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Winter is upon us! This means that our gardens will soon be greeted with frost if they haven’t done so already. However, the good news is that as each day goes by we’re one step closer to getting back out into the garden and being able to grow all sorts of varieties of plants, flowers, fruits and vegetables.
Early Season Gardening
The status quo is to ideally start your gardening season in spring but those of you who are a little more eager to get back into the garden sooner will probably still have things growing away.
Maybe you’ve sown seeds in autumn for overwintering…
Or you’re plotting to get back out there at the first chance you get.
Whatever route you have chosen to take, it’s important to be aware of the effects of frost damage during the winter weather.
Planting fruits and vegetables a little earlier has a great advantage of a longer growing season. However, if you want your plants to grow to their full potential, you have to do so with care and caution. Especially when it comes to protecting your young plants from very low temperatures.
Effects of Cold Weather
Low temperatures cause colder air temperatures and colder soil temperatures. In locations such as the UK, this can be highly detrimental when there are consistently uncertain weather conditions.
Frost and cold weather come and goes… what’s the big deal?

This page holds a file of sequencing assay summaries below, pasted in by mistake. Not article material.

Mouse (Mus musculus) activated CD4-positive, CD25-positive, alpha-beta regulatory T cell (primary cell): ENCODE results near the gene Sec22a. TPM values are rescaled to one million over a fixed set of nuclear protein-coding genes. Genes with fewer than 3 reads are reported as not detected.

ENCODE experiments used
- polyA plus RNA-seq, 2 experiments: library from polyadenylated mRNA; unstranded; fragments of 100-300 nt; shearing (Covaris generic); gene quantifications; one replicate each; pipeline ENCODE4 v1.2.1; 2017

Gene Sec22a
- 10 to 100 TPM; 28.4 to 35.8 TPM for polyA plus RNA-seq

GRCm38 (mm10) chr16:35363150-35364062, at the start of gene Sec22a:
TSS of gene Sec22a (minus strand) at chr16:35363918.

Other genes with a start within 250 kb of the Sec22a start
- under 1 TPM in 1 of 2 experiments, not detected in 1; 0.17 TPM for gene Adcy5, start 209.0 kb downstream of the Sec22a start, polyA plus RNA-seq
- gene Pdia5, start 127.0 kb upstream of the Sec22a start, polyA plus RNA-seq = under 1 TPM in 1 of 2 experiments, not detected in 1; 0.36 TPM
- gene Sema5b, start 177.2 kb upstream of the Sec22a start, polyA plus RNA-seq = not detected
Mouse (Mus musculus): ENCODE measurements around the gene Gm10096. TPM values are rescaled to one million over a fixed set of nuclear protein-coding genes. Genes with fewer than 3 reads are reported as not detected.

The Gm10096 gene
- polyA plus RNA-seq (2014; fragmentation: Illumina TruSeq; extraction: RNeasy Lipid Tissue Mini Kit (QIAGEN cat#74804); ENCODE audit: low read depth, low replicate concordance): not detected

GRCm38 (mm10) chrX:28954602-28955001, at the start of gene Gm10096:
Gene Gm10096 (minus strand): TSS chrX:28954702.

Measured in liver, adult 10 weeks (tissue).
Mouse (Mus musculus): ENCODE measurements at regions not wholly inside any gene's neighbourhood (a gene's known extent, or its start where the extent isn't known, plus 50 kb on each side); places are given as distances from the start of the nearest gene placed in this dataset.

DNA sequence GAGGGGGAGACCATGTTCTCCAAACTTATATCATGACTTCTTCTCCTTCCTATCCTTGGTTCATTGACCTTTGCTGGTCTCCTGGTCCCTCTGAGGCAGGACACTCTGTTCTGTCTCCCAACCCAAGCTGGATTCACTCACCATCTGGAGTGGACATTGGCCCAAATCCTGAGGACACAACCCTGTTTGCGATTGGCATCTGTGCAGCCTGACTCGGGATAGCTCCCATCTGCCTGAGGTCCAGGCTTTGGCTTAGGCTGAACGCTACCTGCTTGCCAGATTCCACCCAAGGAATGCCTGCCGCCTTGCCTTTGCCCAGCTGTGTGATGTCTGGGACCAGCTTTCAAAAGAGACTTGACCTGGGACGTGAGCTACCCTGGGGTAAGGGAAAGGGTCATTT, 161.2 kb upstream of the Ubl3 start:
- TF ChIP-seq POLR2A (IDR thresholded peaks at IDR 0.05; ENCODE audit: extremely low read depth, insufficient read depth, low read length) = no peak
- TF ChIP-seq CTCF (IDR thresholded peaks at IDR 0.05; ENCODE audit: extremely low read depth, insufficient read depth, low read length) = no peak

While some people may think that once the cold weather has gone, their plants will revive and take back their healthy form, that certainly isn’t the case.
Plant cells are actually damaged worst when temperatures drastically fluctuate, which as highlighted before can be a major issue for locations like the UK where the weather can be unpredictable throughout the day, let alone throughout the season. The repeated freezing and thawing of plants has the effect of destroying cells and in turn, preventing further growth.
Protection against cold weather
While you can’t completely control the conditions in your garden or greenhouse, there are steps you can take to protect your plants from frost. Here are 5 methods to protect your plants and soil against frost:
Plant blankets: You can buy these from any garden centre or online. Very effective but expensive when you have a lot of plants.
Choose hardy plants: This is your first line of defence. Read the back of seed packets and only choose plants that are suited to this time of year.
Avoid frost pockets: Frost tends to gather in sunken areas so avoid these like the plague. Could be worth using raised beds where possible.
Water soil: Wet soil is more resistant to frost than dry soil so water it one or two days before frost is forecast.
Cover with an upside bucket: Or anything else for that matter. You can be a bit creative with alternatives to plant blankets.
For more advice on growing in the colder seasons, read the articles below:
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